Bezmozgis, David: The Free World

Bezmozgis, David
The Free World
Harper Collins, 2011
Hardcover, 354 pages

Toronto author David Bezmozgis’ biography  and bibliography have a very contemporary Canadian ring to them.  Born in Riga, Latvia, in 1973, he came to Toronto with his parents in 1980. He completed his BA in English Literature at McGill, followed by an MA (cinema, television) at the University of Southern California.  His work first gained significant recognition in the States with publications in The New Yorker and Harpers, and stories included in The Best American Short Stories anthologies of 2005 and 2006.  In 2010 he was identified by the The New Yorker as one of the twenty most promising writers under the age of forty.  His first film feature, Victoria Day, premiered at the Sundance Film Festival in 2009 and received a Genie Award nomination for best screen play.  While it is true that this sort of pan-North American  career path and exposure can blur one’s perception of a writer as a Canadian writer, in fact it is a very Canadian artistic experience, as true in Mordecai Richler’s day as it is today. Both Bezmozgis’ first book of short stories, Natasha and Other Stories (which brought him widespread critical acclaim) and The Free World, his follow-up effort, and first novel, (nominated for both the Scotiabank Giller Prize and the Governor General’s Award for 2011) draw on his own quintessentially modern Canadian experience of immigration.

The Free World takes place in the near past — 1978 — and chronicles the adventures of the Krasnanskys, a family of Russian Jews, at a critical moment in their history.  The family, a three-generational collective, has decided to take advantage of a minor loophole in Soviet emigration policy (extended initially, to Russian Jews, in favour of family reunification in Israel) to relocate to the West.  Although, because of family connections, they had originally hoped to end up in Chicago, various complications dictate that Canada will eventually become their new home.  Their odyssey, which began in their hometown of Riga, Latvia, takes them first to Vienna, and then to Rome, the point of departure to the West.  The story unfolds over the five months prior to their arrival in Canada, during which the family’s destiny hangs in limbo, ensnared in bureaucracy, temporarily suspended between the old and the new.

The Krasnaskys are a diverse and garrulous ensemble and Bezmozgis’ skill in characterization makes the most of the comic possibilities inherent in their situation. While many deep cultural losses accompany a loss of place, it seems that sibling rivalries, intergenerational irritations, and personality conflicts travel anywhere with a family.  Forced by the necessities of their situation into closer interaction than might otherwise be advisable, much bickering, needling, and exasperation ensues, as timeless and universal family issues are played out in a uniquely Krasnaskian way.  As one character in the novel sagely notes, “It’s difficult to travel with a large Jewish family (…) Too many opinions.”

The author is deft in his depiction of the particular ways in which family members drive each other crazy.  Emma, quiet but wise (if somewhat unworldly) has her hands full with her cranky husband Samuil and fractious children.  Of Emma and Samuil’s two sons, Karl is the pragmatic “doer,”a stocky, competent man of endless energy, who instinctively understands how to exploit the quasi lawlessness and unpredictable social structures of the temporary immigrant community.  Alec, his exasperating younger brother, is the perpetually charming, handsome dreamer, a serial romantic whose inability to parse life’s practical realities repeatedly lands him in (sometimes serious) difficulty and proves a source of despair for his new wife Polina.  Rather counterintuitively, it is Karl who provides the story with one of it’s funniest moments. Rationalizing his behaviour on the basis of his recent treatment by his imperious wife Rosa, Karl has indulged in a daliance with an Italian policewoman and is inadvertently discovered by his mother-in-law.  Unable to interpret the scene before her eyes, deeper fears flood the vacuum of her understanding.   “Oh my god” she mutters, (unintentionally precise in her diction,) “He’s gotten himself involved with the police.”  Although the scene, as Bezmozgis presents it, is hilarious, it is not just hilarious. Also illuminated are the habits of thought ingrained by a lifetime under Soviet rule, and the dynamics behind the sense of vindication lurking in the remark.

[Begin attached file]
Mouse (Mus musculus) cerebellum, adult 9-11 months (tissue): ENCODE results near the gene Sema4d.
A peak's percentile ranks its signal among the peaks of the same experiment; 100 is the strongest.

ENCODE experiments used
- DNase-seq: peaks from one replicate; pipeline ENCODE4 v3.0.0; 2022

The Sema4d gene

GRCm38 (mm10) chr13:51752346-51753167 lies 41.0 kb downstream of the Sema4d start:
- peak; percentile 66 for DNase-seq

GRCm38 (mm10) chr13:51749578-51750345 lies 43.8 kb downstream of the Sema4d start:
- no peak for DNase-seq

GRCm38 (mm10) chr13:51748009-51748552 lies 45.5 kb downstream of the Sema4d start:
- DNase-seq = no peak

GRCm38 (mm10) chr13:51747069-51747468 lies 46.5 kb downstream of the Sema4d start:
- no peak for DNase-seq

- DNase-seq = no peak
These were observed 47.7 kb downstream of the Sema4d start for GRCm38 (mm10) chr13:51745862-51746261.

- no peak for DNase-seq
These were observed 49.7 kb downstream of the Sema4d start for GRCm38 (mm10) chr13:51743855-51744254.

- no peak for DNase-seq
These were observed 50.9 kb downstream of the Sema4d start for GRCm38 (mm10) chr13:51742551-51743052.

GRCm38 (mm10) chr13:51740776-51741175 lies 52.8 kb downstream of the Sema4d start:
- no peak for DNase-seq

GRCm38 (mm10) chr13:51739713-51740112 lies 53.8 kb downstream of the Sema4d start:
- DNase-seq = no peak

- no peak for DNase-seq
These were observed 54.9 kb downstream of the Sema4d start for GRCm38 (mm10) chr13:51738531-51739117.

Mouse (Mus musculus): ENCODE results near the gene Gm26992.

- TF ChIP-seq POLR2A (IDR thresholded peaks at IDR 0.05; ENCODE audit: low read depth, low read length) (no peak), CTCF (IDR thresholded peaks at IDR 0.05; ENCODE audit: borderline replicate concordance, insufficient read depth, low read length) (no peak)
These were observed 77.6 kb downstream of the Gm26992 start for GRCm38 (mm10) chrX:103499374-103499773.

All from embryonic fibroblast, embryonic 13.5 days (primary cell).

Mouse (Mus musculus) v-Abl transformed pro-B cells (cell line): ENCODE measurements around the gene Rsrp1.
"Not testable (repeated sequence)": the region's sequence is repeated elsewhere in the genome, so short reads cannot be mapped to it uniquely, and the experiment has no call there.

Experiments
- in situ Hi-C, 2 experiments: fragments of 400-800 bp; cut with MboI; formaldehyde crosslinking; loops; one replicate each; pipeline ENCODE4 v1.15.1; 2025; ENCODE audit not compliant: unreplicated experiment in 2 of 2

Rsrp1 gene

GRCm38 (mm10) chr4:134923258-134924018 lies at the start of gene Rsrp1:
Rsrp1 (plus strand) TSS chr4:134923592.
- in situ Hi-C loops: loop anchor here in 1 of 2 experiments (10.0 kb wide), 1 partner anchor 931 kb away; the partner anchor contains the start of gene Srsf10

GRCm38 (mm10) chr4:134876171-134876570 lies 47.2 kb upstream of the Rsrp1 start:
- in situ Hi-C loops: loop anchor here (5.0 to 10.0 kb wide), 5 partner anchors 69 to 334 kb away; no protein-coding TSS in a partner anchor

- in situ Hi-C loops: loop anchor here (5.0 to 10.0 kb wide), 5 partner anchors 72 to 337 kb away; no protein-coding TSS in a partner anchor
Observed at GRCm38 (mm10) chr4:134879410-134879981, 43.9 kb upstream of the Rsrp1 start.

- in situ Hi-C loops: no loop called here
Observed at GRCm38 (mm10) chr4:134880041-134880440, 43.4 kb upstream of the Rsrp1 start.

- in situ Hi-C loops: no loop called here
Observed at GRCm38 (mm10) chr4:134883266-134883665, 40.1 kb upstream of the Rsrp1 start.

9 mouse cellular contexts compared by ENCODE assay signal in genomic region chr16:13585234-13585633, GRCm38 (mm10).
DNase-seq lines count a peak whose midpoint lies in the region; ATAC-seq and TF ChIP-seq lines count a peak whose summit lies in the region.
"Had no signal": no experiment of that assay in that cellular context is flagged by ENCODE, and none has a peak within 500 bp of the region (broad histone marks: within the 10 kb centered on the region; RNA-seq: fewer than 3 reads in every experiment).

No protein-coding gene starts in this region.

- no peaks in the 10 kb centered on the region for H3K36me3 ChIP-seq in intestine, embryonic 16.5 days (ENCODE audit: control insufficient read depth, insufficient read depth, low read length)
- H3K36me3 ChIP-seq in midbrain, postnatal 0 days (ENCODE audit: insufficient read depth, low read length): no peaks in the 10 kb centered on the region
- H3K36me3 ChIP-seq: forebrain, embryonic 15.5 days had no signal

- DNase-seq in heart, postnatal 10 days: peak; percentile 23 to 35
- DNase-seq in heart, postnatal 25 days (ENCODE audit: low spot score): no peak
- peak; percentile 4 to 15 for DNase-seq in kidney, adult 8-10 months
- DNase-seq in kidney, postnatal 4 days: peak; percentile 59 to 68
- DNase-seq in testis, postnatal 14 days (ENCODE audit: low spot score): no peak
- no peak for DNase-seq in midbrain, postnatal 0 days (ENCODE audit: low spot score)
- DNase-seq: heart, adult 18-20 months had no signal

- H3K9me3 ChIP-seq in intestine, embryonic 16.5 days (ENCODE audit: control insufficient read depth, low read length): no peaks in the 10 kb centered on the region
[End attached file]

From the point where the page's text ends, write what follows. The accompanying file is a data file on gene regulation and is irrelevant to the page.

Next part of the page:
Various bit characters add to the fun and the complexity of the story. A favourite example is Lyova (aka Luigi, aka Arieh) Alec and Polina’s temporary landlord in Rome, a wry and insuppressible character whose “features were a series of conflicting planes: sharp, skeletal cheekbones; his nose a high, thin ridge; an Adam’s apples that was like a second nose in his neck.” Lyova’s particular problem revolves around the fact that he had first emigrated to Israel, was, therefore, no longer technically considered a refugee, and hence was not eligible for other immigration opportunities.  As he explains,

I haven’t yet given up on the idea that I’m a free man in the free world.  I lived in Israel. I worked. I paid taxes. I served in the army. I repaid my debt. Now I’d like to try somewhere else. Why not?

While he waits, interminably (it’s been fifteen months so far) for his situation to be clarified, he consoles himself by protesting with a sign that reads,

Israel. Let your people go.

Bezmozgis is funny — sometimes thigh-slappingly, laugh-out-loud funny, sometimes sharply ironic, but, again, he is never just funny — Lyova has his own complex and compelling history and respect for the human drama is never sacrificed for the laugh.

Contained within the Krasnasky family unit, in varying degrees of shifting equilibrium, are many of the emotional conflicts inherent in the process of emigration. The need of the younger generation (brothers Karl and Alec, and their wives Rosa and Polina, respectively) for hope and opportunity is offset by the pain of irrevocable loss of connection, community and place, the dissolution of blood ties, and, for the patriarch Samuil, the abandonment of cherished ideals for which much has been sacrificed. Tensions  arise when circumstances force the examination of allegiances, with Karl’s wife Rosa an ardent, if somewhat strident, advocate for the state of Israel’s claim on the family’s loyalties.  Her enthusiasm is naturally at odds with Samuil’s Communist ideals. The two brothers, aware of the brewing tensions between that new country and its neighbours, and eyeing Israel’s mandatory military service with something less than enthusiasm, are more inclined towards the West.